Latest changes to HIPAA still have problems; complying with OSHA needlestick directive

June 1, 2002

Proposed changes to the medical privacy rule under the Health Insurance Portability and Accountability Act (HIPAA) have caused concern among organizations representing laboratories and other healthcare providers. Tommy Thompson, Secretary of the Department of Health and Human Services Department, said the modifications were needed to fix problems that otherwise could have made it more difficult for patients to get quality care quickly and easily. 

One proposed change is the elimination of a requirement that hospitals, doctors, and other providers obtain a patients written consent before using the patients personal health information for treatment, payment, or healthcare operations. 

In addition, the proposed privacy rule would require business associate agreements between laboratories and private accrediting organizations that define the responsibilities of both parties with respect to protected patient information.

After reviewing the proposed changes, the College of American Pathologists (CAP) called for further revisions. CAP maintains that the latest proposal retains a burdensome requirement that laboratories enter into costly business associate agreements with private accrediting organizations. 

CAP estimates that more than 6,000 CAP-accredited laboratories would be affected by this provision. Because the federal government recognizes CAP accreditation under a federal law requiring regular inspections of clinical laboratories, the pathology organization believes it fits the privacy rules definition of a health oversight agency. Therefore, CAP and its accredited laboratories should be exempt from the business associate requirement, the pathology organization argues.

Complying with OSHA needlestick directive

To help reduce the number of needlestick injuries in the workplace, laboratories and other health care facilities are required to be in compliance with the Needlestick Safety and Prevention Act. Under that law, the Occupational Health and Safety Administration (OSHA) expects employers in the healthcare field to use safer medical devices whenever feasible. While the workplace safety agency says there is not one medical device that is necessarily safer than another nor appropriate in all situations, employers must consider and implement devices that are appropriate, commercially available, and effective.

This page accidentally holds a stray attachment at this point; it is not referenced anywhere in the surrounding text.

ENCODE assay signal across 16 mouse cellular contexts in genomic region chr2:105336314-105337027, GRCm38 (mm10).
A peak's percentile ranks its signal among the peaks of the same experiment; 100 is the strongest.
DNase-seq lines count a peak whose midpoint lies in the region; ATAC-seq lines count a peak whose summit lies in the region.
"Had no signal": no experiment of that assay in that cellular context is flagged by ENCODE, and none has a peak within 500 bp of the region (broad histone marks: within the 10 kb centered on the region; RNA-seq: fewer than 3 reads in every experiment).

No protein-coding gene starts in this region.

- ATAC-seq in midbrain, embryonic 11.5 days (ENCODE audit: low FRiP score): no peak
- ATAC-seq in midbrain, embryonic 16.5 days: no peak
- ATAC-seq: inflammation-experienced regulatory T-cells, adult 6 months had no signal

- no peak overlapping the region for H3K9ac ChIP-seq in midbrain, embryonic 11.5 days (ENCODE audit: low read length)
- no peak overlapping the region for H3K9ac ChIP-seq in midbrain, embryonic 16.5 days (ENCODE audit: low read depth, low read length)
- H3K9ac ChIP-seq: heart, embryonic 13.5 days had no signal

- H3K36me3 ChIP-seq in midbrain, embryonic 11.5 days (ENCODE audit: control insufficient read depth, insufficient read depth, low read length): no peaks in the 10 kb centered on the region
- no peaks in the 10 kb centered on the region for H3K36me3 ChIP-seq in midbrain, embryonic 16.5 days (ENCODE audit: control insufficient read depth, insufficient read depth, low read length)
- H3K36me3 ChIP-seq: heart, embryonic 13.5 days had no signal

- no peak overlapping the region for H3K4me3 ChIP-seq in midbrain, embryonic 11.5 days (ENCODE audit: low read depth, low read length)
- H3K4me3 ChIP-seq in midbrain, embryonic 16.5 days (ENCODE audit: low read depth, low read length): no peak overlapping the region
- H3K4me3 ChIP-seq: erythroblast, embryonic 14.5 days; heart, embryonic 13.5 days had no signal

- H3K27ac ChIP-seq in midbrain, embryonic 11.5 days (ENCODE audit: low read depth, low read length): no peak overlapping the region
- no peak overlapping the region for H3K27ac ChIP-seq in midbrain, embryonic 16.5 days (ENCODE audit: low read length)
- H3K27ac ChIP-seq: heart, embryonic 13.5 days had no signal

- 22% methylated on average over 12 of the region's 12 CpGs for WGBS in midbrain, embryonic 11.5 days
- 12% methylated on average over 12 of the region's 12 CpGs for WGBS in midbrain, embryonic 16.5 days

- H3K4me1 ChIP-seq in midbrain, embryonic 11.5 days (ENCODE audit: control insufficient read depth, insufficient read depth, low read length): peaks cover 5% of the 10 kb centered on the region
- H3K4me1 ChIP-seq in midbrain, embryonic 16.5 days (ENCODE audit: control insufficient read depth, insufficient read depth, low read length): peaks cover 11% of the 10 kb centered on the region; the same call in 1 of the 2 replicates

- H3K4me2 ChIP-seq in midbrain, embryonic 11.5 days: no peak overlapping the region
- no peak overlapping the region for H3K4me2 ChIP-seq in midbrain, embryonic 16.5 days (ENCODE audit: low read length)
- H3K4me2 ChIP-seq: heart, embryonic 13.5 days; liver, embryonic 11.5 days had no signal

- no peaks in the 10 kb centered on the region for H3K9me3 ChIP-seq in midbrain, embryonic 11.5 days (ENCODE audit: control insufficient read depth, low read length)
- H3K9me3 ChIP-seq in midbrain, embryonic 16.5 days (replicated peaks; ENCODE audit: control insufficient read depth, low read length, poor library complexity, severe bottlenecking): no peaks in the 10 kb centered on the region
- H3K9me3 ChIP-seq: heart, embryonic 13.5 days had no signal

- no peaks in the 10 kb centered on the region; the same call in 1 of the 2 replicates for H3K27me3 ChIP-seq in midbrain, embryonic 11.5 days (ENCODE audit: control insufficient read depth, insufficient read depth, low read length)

As part of this effort, OSHA recently issued a revised directive for enforcing the bloodborne pathogens standard that was published in January as required under the Needlestick Act. 

While the exact number of needlestick injuries sustained annually in the U.S. is unknown, current estimates vary between 600,000 and 800,000 injuries. 

The revised directive updates an earlier one and implements changes made to the bloodborne pathogens standard. A major section of the revised standard is the development of an exposure control plan
(ECP) by laboratory operators and other providers. The ECP must document changes in technology that help eliminate or reduce exposure to bloodborne pathogens. 

It also must include documentation of an employers annual consideration and implementation of safer medical devices. In addition, employers must record the solicitation and input provided by frontline employees in their selection of safer devices.

Employers also are required to comply with a new recordkeeping rule requiring the establishment and maintenance of a log of percutaneous injuries from contaminated sharps. Effective Jan. 1, 2002, the rule requires all employers, whether or not they are covered by the bloodborne pathogens standard, to record all work-related needlesticks and cuts from sharp objects contaminated with another persons blood.

If an employee is later diagnosed with an infectious bloodborne disease, the identity of the disease must be entered in the record and the classification changed from an injury to an illness. The needlestick log, OSHA says, will help both employees and employers track all needlesticks to help identify problem areas of operations.

In addition, employers must devise ways to maintain the privacy of employees who have experienced needlestick injuries. To comply with this requirement, legal experts recommend establishing a system whereby entries in the log do not identify the employee by name but rather by some code.

The revised directive includes engineering control evaluation forms, a website resources list, and a model exposure control plan which incorporates the most current Centers for Disease Control guidelines regarding management of occupational exposure to the hepatitis B and C viruses and the HIV virus. For more details, go to

Joan Szabo is a Washington, DC, freelance writer specializing in healthcare issues. She has been writing the Washington Report column for MLO for five years.

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